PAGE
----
Studio director Lucy Painter, who specialises in recruitment within the design sector, speaks to Haptic Architects about how to integrate Scandinavian working practises into a creative business in the UK.
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At a recent Restaurant and Bar Talk I was introduced to Haptic Architects’ associate director Emelie Tornberg who has worked at the practice for the last four years. The conversation turned to work life balance within the design and architectural industry and to my surprise Tornberg disclosed that Haptic has introduced Scandinavian working culture into its London studio.
I was intrigued… a few weeks later Studio met up with director Tomas Stokke and Tornberg to see how a work life balance can be achieved within a busy practice.
Studio learned that design and architectural consultancies can embrace the following methods to create a similar environment.
Standard Working Hours
For starters, the Scandinavian work life balance consists of shorter working days. In 2006 Norway brought in the Working Enviroment Act which states that equal emphasis should be placed on ‘work life’ and ‘family life.’ Stiokke says that Haptic apply the principles of flexible working to balance work and home life equally.
The working day at Haptic’s Oslo practice starts at 8.30am but everyone finishes at 4.30pm whereas Haptic London runs 9.30am to 6pm. The Oslo office has recently relocated their team to a building which provides an enhanced working environment, where they lunch together and have embedded Scandi tradition through shorter working days and important family time.
This is all well and good but how do professional practices at the top of the game provide ta good service to their clients while balancing the work life scales?
“Trust – to deliver, Trust – to focus.”
Stokke believes delivery is simply down to efficient time management. Within the team there is “Trust – to deliver, Trust – to focus,” and the practice looks to their clients for this trust. He further explains that where in standard UK practice there is generally a fixed fee for a project; Haptic adopts Norway’s approach where they have a time charged agreement with the client. In essence they invoice on a day or hourly basis and any over-time filters down to the employees. Time off in lieu is agreed with employees in the London office and overtime is paid to staff in the Oslo office.
With this method every minute spent on the project therefore has to be justified ensuring that neither the client, employee or employer are short changed. Of course Stokke acknowledges that some project delivery demands can create a flurry of extended hours.
Benefits offering flexibility
Emelie was partly attracted to Haptic’s London practice as they offer similar Norwegian social benefits. They also offer their employees a 25 day holiday package plus bank holidays and Christmas closure.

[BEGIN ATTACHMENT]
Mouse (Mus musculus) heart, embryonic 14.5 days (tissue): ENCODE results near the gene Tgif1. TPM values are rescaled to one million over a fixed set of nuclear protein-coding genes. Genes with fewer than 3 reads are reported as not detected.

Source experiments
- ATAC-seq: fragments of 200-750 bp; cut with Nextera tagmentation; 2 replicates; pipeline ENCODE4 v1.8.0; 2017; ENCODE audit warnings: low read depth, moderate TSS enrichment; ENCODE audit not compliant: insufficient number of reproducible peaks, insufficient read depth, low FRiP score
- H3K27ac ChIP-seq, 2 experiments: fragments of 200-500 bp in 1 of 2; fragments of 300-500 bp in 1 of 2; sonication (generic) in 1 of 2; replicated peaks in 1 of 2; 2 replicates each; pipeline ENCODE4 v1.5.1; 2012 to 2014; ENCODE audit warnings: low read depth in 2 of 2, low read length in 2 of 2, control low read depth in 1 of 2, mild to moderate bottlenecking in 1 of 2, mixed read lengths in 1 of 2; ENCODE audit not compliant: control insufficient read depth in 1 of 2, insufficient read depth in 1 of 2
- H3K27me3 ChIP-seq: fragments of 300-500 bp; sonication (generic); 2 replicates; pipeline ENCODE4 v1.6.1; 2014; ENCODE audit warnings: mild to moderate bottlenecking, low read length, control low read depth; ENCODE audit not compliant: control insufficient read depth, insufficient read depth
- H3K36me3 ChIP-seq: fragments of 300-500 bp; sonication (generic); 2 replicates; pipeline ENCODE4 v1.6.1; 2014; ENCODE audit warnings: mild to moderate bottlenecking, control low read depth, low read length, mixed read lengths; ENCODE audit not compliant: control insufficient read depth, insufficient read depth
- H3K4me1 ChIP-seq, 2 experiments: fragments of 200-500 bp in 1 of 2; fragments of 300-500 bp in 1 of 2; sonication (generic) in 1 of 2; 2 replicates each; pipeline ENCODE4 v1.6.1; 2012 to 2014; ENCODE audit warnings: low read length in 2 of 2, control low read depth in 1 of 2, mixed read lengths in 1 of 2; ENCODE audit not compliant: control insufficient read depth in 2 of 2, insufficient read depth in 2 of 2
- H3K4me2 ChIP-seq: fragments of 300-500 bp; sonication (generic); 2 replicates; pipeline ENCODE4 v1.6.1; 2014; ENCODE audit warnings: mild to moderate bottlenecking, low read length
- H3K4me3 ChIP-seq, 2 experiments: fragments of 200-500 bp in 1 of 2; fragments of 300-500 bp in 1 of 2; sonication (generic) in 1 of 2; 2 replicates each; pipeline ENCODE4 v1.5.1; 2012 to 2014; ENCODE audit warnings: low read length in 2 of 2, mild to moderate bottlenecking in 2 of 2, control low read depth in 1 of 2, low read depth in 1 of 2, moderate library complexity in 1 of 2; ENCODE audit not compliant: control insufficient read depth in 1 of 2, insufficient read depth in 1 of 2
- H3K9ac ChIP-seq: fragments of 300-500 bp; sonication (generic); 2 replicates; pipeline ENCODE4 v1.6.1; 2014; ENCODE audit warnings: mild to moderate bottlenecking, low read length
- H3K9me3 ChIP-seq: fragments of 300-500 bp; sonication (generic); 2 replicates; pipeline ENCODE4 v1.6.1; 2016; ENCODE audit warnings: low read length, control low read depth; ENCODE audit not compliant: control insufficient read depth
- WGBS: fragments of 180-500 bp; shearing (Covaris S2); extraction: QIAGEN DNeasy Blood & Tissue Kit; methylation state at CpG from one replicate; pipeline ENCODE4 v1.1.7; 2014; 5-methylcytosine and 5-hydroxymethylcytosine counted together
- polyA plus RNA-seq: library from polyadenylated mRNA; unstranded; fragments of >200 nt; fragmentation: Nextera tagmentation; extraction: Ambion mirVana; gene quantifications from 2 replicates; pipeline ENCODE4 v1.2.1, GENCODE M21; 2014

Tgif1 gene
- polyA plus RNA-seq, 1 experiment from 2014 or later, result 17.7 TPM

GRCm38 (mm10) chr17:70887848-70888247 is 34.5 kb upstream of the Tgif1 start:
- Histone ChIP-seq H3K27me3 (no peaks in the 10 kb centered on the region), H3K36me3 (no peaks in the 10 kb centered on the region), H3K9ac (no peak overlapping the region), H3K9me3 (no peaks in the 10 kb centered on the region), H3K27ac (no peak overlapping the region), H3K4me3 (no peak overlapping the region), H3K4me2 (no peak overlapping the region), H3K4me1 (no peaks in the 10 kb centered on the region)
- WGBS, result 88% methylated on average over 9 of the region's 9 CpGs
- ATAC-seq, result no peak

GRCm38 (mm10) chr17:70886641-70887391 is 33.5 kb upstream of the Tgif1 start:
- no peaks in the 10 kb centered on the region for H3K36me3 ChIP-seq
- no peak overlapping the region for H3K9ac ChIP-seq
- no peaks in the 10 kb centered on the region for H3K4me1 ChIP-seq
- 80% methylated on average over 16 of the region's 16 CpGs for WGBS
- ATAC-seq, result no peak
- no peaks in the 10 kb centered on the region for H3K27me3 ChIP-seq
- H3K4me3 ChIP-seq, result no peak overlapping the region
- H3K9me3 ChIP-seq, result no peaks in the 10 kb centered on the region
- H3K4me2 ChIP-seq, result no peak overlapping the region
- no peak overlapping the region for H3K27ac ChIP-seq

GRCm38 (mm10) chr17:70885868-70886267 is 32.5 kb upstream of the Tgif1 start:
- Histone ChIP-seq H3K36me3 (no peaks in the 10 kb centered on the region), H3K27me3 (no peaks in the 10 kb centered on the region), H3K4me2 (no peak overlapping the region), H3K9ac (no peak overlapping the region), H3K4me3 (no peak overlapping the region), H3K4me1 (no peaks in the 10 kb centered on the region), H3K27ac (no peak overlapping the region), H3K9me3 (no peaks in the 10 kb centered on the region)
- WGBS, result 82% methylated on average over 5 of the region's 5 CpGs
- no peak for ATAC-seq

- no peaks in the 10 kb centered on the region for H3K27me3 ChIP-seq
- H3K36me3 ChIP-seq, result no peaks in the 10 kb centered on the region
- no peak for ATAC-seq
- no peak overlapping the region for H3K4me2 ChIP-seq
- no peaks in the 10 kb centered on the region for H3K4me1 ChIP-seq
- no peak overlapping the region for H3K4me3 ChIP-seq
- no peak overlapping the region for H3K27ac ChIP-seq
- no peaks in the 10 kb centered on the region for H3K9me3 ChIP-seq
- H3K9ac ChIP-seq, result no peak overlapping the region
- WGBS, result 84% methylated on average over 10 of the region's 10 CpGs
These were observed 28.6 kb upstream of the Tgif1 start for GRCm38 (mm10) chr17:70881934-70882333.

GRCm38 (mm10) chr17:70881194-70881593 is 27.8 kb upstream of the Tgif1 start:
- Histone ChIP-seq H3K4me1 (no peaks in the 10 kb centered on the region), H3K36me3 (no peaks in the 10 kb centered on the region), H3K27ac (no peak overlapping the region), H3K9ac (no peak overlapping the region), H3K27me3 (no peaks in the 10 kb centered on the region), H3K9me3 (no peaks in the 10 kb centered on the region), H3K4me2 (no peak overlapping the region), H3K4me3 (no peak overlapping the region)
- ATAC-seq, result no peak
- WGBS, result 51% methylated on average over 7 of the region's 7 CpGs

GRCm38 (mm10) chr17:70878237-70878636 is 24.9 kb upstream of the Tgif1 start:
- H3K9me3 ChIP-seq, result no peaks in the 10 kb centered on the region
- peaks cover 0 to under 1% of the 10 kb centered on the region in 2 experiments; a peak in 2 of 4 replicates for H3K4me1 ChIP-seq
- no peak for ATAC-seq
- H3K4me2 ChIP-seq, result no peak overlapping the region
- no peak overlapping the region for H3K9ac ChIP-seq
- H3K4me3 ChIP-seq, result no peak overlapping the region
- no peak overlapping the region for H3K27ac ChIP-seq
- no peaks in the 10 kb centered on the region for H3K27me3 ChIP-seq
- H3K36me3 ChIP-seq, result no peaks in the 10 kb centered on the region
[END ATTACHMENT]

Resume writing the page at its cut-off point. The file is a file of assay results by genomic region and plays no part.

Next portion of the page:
Norway also has an impressive model around paternity and maternity pay and leave. Business insider found that “Norwegian mothers can take 35 weeks at full pay or 45 weeks at 80% pay, and fathers can take between 0- 10 weeks depending on their wives’ income.”
It’s no wonder that Norway is in the Top 10 countries with the best parental leave policies in the world along with their Scandi neighbours Denmark, Sweden and Finland.
In Norway if someone’s child is sick, they are entitled to up to 10 days sickness benefits – single parents are allocated 20 days – to attend to a sick child and also cover a childminder if they fall ill. Workers with more than two children are entitled to 15 day, single parents 30 days.
Offering the standard working hours and benefits which offer flexibility for parents, regardless of seniority, are key factors in attracting and retaining employees, and securing that retention even after maternity or paternity leave. Stokke embraces these to be equally important in developing social and family life.
Stokke says: “Haptic currently has two staff teaching within universities,” which also benefits the practice by helping it to recruit “fresh ideas” people who evolve the practice while the main ethos of the business remains close to its vision.
A collaborative approach
Scandinavia is notable for a flat management structure within organisations. Haptic does have a management structure within the business, but Stokke says it is “consensus driven”, for example when developing a concept or a phase of a project, every-one from the intern, junior designer up to director can contribute their thoughts and ideas. This allows a working environment where open dialogue, a feeling of collaborative working and trust are intrinsic to the success of the practice.
Tornberg greeted the New Year with her promotion to associate director, which partly came about because Haptic offers equality, based on skills; not judging on age, experience or gender.
Advice to those starting out
Tornberg main piece of advice is acknowledging that you need to be true to yourself, take time to develop your skills and to find a company which offers your key interest at heart so you enjoy your career.
Stokke meanwhile advocates patience. There is a “wanting of the millennials to achieve instantly”, yet the reward of architecture is as a long profession. “There is no rush. Accept absorption throughout the vocation.” Again the significance in applying ones-self in the here and now.